Watch Derek’s latest video about how he triumphed over trauma. Motivational speaker Derek Clark delivers a powerful keynote on childhood trauma and on never giving up despite the many hardships he had to overcome. As a child, he was dropped off at a psychiatric hospital and then abandoned into the San Francisco bay area foster care system for 13 years. Derek shares how he discovered the power of persistent determination and turned struggles into solutions and then into success.
3. Build a new set of beliefs
Now that you have eliminated and changed your negative beliefs while diving into the positive things about yourself that you have written, go ahead and make a list of your talents and qualities. Find out what you are good at. Discover what makes you feel proud of yourself.
4. Let go of guilt and shame
One of the worst consequences for people who have suffered a difficult childhood is guilt and shame. Adults who have had difficulties as children often live in fear and survival. Become aware of your feelings.
When making decisions, or when you feel bad and do not understand why… take a moment to reflect on your feelings. Many times the residual effects of a traumatic childhood are too close to the heart to feel. I used to think that crying was a weakness and that I didn’t want to feel. But the truth is crying cleanses you and helps brings clarity and…you must feel to heal…Deal, Feel and Heal! You must learn to be at peace with your feelings if you intend to overcome your problems. Run towards your destiny and not your history.
5. Let yourself be pampered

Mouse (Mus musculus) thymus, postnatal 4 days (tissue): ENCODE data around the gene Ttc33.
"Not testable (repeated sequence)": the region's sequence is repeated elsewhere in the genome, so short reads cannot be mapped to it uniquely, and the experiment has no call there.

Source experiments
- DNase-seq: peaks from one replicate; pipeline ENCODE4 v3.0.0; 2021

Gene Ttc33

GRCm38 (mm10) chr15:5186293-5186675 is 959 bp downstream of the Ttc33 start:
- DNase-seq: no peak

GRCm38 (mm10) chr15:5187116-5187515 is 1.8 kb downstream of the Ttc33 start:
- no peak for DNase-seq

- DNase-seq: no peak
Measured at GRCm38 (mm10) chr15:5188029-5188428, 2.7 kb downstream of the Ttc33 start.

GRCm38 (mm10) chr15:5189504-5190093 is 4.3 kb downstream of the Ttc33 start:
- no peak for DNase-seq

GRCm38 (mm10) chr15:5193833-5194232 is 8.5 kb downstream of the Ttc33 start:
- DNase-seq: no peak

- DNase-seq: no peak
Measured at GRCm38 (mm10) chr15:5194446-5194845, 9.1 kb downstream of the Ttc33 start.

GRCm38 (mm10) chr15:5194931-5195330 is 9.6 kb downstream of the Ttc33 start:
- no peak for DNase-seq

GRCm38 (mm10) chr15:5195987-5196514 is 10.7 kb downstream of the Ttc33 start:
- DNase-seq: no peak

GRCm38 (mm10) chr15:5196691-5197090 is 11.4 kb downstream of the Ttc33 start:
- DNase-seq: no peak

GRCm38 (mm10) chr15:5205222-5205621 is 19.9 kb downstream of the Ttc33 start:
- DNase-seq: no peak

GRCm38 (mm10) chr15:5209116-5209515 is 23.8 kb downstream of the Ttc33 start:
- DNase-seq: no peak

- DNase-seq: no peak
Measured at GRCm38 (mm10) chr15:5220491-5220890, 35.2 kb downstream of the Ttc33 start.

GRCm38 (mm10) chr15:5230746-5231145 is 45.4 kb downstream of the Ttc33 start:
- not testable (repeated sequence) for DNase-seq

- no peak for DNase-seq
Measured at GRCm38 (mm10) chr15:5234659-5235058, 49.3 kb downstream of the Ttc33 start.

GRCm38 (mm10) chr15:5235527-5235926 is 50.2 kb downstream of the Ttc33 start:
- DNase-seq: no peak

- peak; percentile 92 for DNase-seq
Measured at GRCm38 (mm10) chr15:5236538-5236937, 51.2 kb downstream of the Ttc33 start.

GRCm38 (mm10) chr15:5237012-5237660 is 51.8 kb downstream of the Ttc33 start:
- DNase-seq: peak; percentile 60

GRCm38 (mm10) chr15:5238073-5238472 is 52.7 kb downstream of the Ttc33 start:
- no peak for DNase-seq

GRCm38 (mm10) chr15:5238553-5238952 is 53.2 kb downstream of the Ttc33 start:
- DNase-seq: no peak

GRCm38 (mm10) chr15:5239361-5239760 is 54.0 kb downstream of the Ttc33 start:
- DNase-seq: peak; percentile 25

Admittedly, for those negative beliefs that you brought from childhood, it has been difficult for you to feel that you deserve what is right for you.
Specifically, you may feel guilty for doing things that you like. Now that you are trying to banish the guilt of your mind, it is an excellent time to take advantage of doing things that you want.
Those things that make you and nobody else happy. What makes your heart sing? Or what makes your soul feel free? Maybe it’s a creative outlet. Everyone should have a creative outlet. Or maybe it’s going out for a walk once a day, going to the theatre, dancing, painting, creating music or creative writing. Whatever it is, do it!
6. Set personal goals
It does not work “to be a good husband,” “good wife,” “good friend.” Set goals that involve yourself and only you. Don’t get lost in others or a title. Be you and work on your own personal growth.
Find the purpose in your life that makes you feel satisfied on a personal level.
Maybe your difficult childhood has led you to always put others ahead of yourself and you start to feel guilty because you are thinking about yourself. Take a moment to decide for yourself what it is that will make you feel fulfilled. Make your life a priority as well.
7. Evaluate your relationships
It is possible that the environment in which you grew up is conditioning how you relate to the present moment.
Are old patterns repeated in it? If you feel that you surround yourself with people who do not accept you as you are, who permanently demand more of what you can give, increase your guilt and make you doubt your self-esteem, you may be repeating the traumatic patterns of your childhood.
When you discover people around you that lead you to repeat patterns like that, try to take a break from them. You should have people in your life that help elevate you. It’s time to level up!
***If you’re a non profit organization, company, school district or a conference planner that is looking for an inspiring keynote speaker on childhood trauma, trauma informed, SEL Social Emotional Learning, ACE’s Adverse Childhood Experiences, foster care inspiration, please consider reserving Derek Clark for your next event. His experiential knowledge is priceless which makes him a top motivational keynote speaker and trainer on trauma. Google has listed him #1 for keynote speaker on trauma.